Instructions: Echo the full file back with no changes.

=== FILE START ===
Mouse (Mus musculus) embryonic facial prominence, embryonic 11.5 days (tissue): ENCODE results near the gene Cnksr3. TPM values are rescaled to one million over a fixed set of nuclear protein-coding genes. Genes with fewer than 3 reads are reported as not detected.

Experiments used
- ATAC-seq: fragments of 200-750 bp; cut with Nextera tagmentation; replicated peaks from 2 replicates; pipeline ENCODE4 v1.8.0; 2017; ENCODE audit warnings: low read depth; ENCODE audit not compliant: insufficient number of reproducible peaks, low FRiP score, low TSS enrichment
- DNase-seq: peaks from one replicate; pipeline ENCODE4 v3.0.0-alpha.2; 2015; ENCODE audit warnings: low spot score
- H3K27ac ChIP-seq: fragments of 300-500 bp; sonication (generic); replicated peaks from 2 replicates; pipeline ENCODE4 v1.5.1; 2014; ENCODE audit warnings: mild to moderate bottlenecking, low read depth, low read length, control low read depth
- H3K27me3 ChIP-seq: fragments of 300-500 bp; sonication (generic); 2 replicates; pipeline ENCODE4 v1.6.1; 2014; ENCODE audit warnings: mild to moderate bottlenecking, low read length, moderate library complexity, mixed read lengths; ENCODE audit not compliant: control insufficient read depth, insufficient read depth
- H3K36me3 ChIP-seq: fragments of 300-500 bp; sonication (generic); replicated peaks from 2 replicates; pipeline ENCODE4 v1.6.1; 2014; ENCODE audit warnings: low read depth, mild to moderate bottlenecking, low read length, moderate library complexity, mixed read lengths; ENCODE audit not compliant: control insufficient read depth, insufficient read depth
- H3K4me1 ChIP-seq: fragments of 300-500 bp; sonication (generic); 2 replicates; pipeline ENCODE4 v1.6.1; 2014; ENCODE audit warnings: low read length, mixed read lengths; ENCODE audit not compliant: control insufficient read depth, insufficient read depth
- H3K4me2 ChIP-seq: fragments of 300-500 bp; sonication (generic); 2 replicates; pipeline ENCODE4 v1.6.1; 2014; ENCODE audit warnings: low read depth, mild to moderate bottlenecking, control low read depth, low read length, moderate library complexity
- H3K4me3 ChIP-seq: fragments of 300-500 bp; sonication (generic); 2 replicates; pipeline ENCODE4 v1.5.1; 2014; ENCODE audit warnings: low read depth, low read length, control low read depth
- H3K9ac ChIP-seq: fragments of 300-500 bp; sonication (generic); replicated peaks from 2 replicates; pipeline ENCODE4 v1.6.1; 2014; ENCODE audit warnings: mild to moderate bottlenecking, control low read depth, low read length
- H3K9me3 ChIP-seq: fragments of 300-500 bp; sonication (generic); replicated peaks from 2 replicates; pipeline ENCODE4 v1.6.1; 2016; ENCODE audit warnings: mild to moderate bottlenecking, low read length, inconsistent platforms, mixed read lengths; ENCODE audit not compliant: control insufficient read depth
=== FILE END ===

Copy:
Mouse (Mus musculus) embryonic facial prominence, embryonic 11.5 days (tissue): ENCODE results near the gene Cnksr3. TPM values are rescaled to one million over a fixed set of nuclear protein-coding genes. Genes with fewer than 3 reads are reported as not detected.

Experiments used
- ATAC-seq: fragments of 200-750 bp; cut with Nextera tagmentation; replicated peaks from 2 replicates; pipeline ENCODE4 v1.8.0; 2017; ENCODE audit warnings: low read depth; ENCODE audit not compliant: insufficient number of reproducible peaks, low FRiP score, low TSS enrichment
- DNase-seq: peaks from one replicate; pipeline ENCODE4 v3.0.0-alpha.2; 2015; ENCODE audit warnings: low spot score
- H3K27ac ChIP-seq: fragments of 300-500 bp; sonication (generic); replicated peaks from 2 replicates; pipeline ENCODE4 v1.5.1; 2014; ENCODE audit warnings: mild to moderate bottlenecking, low read depth, low read length, control low read depth
- H3K27me3 ChIP-seq: fragments of 300-500 bp; sonication (generic); 2 replicates; pipeline ENCODE4 v1.6.1; 2014; ENCODE audit warnings: mild to moderate bottlenecking, low read length, moderate library complexity, mixed read lengths; ENCODE audit not compliant: control insufficient read depth, insufficient read depth
- H3K36me3 ChIP-seq: fragments of 300-500 bp; sonication (generic); replicated peaks from 2 replicates; pipeline ENCODE4 v1.6.1; 2014; ENCODE audit warnings: low read depth, mild to moderate bottlenecking, low read length, moderate library complexity, mixed read lengths; ENCODE audit not compliant: control insufficient read depth, insufficient read depth
- H3K4me1 ChIP-seq: fragments of 300-500 bp; sonication (generic); 2 replicates; pipeline ENCODE4 v1.6.1; 2014; ENCODE audit warnings: low read length, mixed read lengths; ENCODE audit not compliant: control insufficient read depth, insufficient read depth
- H3K4me2 ChIP-seq: fragments of 300-500 bp; sonication (generic); 2 replicates; pipeline ENCODE4 v1.6.1; 2014; ENCODE audit warnings: low read depth, mild to moderate bottlenecking, control low read depth, low read length, moderate library complexity
- H3K4me3 ChIP-seq: fragments of 300-500 bp; sonication (generic); 2 replicates; pipeline ENCODE4 v1.5.1; 2014; ENCODE audit warnings: low read depth, low read length, control low read depth
- H3K9ac ChIP-seq: fragments of 300-500 bp; sonication (generic); replicated peaks from 2 replicates; pipeline ENCODE4 v1.6.1; 2014; ENCODE audit warnings: mild to moderate bottlenecking, control low read depth, low read length
- H3K9me3 ChIP-seq: fragments of 300-500 bp; sonication (generic); replicated peaks from 2 replicates; pipeline ENCODE4 v1.6.1; 2016; ENCODE audit warnings: mild to moderate bottlenecking, low read length, inconsistent platforms, mixed read lengths; ENCODE audit not compliant: control insufficient read depth